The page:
Facing a record breaking heat wave and catastrophic wildfires raging across Tasmania and New South Wales, Australian Prime Minister Julia Gillard spoke publicly of the connection between these weather conditions and climate change.
“We do know that over time as a result of climate change we are going to see more extreme weather events,” said Prime Minister Gillard.
Fires are currently burning in five out of the six Australian states. Though no fatalities have been reported, emergency workers continue to search for missing people.
According to the Australian Bureau of Meteorology, the last four months of 2012 set new maximum temperature records across the nation. In fact, the Bureau added new colors to their forecasting charts to indicate never before seen temperatures of up to 54 degrees Celsius. These temperatures, in combination with a delayed and weak monsoon season, helped to spark the dangerous wildfires in the eastern part of the nation.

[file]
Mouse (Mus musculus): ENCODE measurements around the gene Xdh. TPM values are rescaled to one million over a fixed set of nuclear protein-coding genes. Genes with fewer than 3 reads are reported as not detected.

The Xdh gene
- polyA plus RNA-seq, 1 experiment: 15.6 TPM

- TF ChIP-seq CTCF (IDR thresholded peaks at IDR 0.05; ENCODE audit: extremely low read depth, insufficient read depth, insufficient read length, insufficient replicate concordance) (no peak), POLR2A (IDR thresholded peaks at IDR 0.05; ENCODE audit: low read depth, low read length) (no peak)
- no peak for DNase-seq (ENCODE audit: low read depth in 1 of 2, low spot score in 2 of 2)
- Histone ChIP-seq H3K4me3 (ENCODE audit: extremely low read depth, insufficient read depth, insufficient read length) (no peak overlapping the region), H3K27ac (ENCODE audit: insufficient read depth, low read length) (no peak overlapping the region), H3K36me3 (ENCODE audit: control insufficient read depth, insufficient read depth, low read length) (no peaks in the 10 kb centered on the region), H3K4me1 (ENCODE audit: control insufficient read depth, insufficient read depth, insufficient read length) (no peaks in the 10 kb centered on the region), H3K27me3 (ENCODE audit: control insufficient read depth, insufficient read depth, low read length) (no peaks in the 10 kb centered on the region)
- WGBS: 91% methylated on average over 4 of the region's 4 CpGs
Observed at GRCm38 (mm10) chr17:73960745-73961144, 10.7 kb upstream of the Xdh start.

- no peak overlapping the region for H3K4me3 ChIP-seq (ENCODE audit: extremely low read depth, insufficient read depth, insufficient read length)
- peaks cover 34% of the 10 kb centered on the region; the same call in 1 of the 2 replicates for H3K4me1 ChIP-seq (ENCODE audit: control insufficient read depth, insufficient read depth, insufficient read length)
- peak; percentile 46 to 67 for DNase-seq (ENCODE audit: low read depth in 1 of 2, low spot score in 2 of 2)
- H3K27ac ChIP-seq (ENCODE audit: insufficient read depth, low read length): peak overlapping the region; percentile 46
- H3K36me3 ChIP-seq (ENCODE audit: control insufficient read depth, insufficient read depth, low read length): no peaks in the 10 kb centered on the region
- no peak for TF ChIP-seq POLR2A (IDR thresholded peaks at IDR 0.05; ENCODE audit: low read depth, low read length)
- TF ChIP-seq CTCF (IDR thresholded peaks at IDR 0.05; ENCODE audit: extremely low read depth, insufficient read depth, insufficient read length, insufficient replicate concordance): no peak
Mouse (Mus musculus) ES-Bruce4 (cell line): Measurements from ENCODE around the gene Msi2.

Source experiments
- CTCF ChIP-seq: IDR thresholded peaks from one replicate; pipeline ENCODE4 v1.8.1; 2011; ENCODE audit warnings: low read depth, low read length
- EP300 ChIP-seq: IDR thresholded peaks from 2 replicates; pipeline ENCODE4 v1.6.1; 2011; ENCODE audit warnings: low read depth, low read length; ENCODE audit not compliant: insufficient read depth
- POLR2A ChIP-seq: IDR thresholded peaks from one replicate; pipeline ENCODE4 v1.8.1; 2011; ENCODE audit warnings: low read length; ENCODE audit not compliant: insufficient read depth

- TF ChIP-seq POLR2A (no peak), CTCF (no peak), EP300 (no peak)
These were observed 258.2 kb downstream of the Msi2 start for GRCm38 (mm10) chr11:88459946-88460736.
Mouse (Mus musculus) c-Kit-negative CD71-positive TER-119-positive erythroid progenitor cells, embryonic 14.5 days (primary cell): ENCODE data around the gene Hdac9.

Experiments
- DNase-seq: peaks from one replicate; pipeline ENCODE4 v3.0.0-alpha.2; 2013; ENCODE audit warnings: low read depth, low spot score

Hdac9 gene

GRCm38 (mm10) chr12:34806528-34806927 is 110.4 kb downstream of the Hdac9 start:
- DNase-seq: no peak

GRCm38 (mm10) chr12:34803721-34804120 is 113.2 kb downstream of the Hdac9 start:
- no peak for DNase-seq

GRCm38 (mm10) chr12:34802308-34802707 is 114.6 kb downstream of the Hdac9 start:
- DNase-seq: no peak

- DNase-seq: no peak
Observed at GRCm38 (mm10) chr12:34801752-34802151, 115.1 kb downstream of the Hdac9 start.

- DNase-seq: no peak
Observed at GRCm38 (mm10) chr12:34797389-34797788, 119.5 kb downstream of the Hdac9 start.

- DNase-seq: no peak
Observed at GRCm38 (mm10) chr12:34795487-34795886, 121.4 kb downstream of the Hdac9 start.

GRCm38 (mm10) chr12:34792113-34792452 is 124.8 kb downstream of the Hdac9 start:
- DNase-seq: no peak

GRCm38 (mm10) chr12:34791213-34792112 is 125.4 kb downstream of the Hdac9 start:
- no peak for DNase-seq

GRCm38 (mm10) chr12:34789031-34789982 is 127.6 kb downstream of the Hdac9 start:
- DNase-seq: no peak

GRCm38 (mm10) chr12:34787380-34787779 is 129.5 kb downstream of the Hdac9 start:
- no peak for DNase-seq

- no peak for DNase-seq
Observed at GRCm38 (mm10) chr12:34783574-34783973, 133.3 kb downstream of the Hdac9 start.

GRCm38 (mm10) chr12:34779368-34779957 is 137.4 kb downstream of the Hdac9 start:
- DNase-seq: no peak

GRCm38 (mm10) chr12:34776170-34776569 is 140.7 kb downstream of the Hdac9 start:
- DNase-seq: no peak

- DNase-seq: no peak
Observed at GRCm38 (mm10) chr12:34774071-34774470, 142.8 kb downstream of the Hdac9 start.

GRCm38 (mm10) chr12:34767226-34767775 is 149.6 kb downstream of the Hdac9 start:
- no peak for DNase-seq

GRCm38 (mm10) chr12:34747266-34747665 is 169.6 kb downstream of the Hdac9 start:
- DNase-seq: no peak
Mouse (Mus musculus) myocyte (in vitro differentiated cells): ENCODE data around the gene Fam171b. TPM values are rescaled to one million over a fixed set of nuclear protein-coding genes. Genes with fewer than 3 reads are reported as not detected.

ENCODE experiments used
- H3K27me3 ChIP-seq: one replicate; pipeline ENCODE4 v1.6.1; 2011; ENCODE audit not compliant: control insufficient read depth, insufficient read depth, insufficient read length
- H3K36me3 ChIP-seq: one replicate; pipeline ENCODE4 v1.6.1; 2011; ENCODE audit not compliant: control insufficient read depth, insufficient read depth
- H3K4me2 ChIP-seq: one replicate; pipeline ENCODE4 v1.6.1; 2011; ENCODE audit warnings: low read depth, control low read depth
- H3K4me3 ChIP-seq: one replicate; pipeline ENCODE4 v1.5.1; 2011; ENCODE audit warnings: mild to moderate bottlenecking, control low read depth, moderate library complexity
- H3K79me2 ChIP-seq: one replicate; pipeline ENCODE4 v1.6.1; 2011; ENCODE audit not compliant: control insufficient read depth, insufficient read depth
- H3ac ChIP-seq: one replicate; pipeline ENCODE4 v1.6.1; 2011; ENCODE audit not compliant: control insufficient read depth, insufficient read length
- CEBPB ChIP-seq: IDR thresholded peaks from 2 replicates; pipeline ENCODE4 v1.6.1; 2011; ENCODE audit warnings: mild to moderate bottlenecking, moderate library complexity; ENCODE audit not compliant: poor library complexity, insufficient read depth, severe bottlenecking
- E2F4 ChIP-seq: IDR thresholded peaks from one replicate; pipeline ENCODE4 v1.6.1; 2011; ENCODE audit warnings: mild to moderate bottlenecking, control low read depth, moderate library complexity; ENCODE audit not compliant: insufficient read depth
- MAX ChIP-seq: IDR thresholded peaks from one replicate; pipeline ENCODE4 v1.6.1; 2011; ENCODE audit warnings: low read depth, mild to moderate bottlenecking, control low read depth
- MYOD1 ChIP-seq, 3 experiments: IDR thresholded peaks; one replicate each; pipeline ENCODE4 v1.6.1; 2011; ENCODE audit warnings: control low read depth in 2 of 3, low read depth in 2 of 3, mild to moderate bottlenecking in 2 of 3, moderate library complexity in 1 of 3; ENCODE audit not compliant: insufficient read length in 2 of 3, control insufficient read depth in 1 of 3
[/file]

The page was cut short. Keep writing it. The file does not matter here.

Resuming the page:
Like U.S. President Obama’s remarks in the wake of Hurricane Sandy, Prime Minister Gillard’s comments reflect the growing awareness amongst world leaders of the connection between climate change and a ‘new normal’ of increased dangerous weather events. Average temperatures in Australia have climbed by almost 1 degree Celsius since 1910 due to climate change, and may continue to rise by up to 5 degrees Celsius by 2070. This news comes as the U.S. National Oceanic and Atmospheric Administration confirms that 2012 was the hottest year on record for the United States.
About the AuthorEmily is a graduate of St. Mary's College of Maryland with a B.A. in psychology. While in school, she spent her time leading environmental and social justice campaigns. She recently worked for the Chesapeake Climate Action Network as a grassroots organizer for a moratorium on natural gas fracking in Maryland.
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